At least one full semester in advance of the examination (and usually earlier than this), you should prepare a list of all the books and major articles that you have read, or plan to read, including those on the common field readings lists, and papers that you've written in each field and submit this to the members of the Comprehensive Committee. You should then meet with each committee member to see if the examiner suggests that you do any specific additional readings and to begin to formulate the content of the written exams. However, it is ultimately your responsibility to survey the literature of the field.

While reading lists for exams will vary in length and content, in most cases they will include at least 30-50 monographs in minor fields and at least 60-100 in the major field, and/or the equivalent in major articles.

•    In most cases you will take only Reading for and Writing Comprehensives classes in the semester(s) of the comprehensive exam, so that you can devote your full effort to it. To register you will need to fill out and have the professor of each section sign a Readings for Comprehensives form. Take the form to Karen Jackett, who will enter a permit.

•   The timetable for completing the exam essays is determined by the professors in consultation with you, and need not be before the end of the Reading for and Writing Comprehensives classes. So long as you are making progress on the exam you should always receive an S grade, not an IP, for a Reading for and Writing Comprehensives class.

You should discuss with your committee whether it would be advantageous to work on all exams for the entire examination period, or whether it would be better to stagger them, so that you could continue to consult with your professors in the fields in which the exam questions had not yet been posed. You must complete the exams in the course of not more than two semesters.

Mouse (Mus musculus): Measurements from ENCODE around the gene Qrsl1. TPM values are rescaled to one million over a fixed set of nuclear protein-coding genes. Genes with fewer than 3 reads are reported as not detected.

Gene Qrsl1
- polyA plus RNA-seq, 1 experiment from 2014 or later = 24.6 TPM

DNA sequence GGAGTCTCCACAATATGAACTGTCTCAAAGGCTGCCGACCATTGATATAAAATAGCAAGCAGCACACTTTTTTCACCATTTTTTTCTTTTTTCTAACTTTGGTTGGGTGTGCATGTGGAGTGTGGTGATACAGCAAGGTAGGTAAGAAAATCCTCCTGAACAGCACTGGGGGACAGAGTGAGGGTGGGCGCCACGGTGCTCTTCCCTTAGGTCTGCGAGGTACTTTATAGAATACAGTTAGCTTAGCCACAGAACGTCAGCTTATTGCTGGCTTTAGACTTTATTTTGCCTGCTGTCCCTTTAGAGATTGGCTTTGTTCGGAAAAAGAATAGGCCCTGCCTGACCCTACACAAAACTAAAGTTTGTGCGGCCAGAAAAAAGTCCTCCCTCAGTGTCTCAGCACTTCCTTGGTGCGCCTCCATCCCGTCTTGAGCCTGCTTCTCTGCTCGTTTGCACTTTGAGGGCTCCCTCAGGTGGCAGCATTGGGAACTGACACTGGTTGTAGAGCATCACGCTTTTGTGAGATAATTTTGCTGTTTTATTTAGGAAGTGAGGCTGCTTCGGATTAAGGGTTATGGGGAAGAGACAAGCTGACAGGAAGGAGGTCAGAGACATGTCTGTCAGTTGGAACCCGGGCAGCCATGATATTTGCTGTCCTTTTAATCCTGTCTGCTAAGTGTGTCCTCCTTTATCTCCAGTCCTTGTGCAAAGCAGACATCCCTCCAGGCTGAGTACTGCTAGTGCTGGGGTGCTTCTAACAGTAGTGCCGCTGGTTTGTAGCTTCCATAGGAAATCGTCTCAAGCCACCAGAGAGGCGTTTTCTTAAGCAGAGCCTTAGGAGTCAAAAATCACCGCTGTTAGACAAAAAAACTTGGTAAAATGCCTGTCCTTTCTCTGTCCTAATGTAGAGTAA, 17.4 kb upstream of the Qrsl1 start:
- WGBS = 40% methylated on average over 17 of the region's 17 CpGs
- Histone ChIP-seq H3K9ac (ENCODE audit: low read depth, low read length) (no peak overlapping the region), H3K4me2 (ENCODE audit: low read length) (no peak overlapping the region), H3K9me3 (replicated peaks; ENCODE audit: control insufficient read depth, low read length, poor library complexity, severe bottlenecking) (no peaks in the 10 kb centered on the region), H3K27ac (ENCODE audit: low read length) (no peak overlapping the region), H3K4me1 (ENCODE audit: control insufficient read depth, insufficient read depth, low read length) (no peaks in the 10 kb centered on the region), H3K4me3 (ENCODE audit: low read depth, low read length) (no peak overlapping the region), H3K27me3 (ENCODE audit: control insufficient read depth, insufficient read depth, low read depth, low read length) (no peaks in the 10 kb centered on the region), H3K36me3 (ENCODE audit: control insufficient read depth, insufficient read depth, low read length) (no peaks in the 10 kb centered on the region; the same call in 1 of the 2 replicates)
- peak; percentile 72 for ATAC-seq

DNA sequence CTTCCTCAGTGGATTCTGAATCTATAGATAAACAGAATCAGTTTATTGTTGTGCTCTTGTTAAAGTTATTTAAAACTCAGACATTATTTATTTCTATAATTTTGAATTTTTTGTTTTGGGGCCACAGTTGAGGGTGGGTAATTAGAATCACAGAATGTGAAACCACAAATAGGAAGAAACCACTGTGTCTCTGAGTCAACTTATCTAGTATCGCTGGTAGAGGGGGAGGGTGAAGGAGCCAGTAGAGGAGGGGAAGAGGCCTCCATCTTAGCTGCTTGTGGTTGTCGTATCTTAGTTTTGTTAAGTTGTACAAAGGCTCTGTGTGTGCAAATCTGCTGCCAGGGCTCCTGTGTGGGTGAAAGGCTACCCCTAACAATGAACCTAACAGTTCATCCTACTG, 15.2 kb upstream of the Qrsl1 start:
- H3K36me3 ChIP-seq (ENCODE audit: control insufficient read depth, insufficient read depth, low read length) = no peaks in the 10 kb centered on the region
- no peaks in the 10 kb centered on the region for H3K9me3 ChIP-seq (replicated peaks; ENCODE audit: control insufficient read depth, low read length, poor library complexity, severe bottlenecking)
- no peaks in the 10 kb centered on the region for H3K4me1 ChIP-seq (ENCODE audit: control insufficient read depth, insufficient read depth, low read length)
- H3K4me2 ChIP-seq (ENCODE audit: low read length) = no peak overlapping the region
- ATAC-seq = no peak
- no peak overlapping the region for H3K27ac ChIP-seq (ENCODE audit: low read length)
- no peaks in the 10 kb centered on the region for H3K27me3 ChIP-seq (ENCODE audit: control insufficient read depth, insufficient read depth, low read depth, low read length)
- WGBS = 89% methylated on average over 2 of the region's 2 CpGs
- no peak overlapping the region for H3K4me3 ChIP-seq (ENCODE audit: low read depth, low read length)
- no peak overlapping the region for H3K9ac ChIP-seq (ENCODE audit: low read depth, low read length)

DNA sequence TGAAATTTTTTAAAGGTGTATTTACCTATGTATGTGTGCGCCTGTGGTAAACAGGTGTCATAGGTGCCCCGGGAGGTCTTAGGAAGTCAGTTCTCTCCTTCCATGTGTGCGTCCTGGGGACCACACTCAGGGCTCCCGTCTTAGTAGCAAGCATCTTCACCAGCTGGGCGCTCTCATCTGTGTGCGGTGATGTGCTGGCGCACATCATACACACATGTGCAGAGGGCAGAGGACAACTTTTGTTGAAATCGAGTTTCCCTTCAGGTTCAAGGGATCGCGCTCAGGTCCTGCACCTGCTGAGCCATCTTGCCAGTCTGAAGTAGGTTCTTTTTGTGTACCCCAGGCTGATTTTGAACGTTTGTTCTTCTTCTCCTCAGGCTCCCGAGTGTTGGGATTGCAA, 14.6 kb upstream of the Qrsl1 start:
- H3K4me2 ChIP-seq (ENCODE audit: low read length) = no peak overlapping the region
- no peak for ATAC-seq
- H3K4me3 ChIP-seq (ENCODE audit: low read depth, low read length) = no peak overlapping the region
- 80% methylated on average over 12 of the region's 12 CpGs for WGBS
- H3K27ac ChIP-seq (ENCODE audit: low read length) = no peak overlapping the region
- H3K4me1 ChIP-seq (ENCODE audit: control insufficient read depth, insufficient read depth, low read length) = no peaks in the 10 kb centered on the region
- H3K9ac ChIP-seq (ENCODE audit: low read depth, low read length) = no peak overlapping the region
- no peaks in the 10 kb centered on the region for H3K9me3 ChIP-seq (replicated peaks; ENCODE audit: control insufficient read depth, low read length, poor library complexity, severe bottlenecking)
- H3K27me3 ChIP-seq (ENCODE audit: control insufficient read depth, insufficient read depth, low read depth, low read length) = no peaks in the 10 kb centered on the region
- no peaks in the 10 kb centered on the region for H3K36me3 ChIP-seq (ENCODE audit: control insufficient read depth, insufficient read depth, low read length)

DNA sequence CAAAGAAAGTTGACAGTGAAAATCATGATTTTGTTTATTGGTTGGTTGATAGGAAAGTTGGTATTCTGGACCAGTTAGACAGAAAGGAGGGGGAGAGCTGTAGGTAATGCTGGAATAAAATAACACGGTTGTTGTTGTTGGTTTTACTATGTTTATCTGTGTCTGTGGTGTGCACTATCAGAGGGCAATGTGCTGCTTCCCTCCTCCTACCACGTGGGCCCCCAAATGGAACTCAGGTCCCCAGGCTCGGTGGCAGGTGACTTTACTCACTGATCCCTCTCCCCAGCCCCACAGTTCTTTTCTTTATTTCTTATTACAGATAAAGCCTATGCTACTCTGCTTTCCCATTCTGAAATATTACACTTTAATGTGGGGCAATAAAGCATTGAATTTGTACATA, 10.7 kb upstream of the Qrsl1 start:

•    The oral exam will take place following the submission of the written portion of the Comps. You must work with your advisor to schedule the oral exam. In the course of this exam, members will discuss the written comps with the student, ask for clarifications and elaborations, make suggestions and corrections, and ask further questions concerning the fields.

·    The committee will evaluate your comprehensive exam following the oral exam. They will pass you, pass you with distinction, or require you to retake one or more written parts. You will pass the comprehensive exam only if the committee unanimously concurs. Note that even if some committee members feel that you performed adequately in their fields, you do not formally pass their parts and fail others; you can only pass or fail the exam as a whole.

•    A rewrite of an exam will necessarily involve a major reconceptualization and revision of your essay, and may not be resubmitted earlier than the semester following the first attempt. After you have rewritten all required parts, the committee may choose to hold another oral exam, or it may decide simply to vote on whether to pass you or not. In either case at least three of the four committee members must approve in order for you to pass at this stage. If there are more than four members of the committee, as sometimes happens, there can still be only one dissenting vote at most for you to pass.

•    Submit the comprehensive examination form ( to the Director of Graduate Studies and the departmental office upon successful completion of the comprehensive exam.

·•   It should go without saying that plagiarism is unacceptable and will result in dismissal from the program.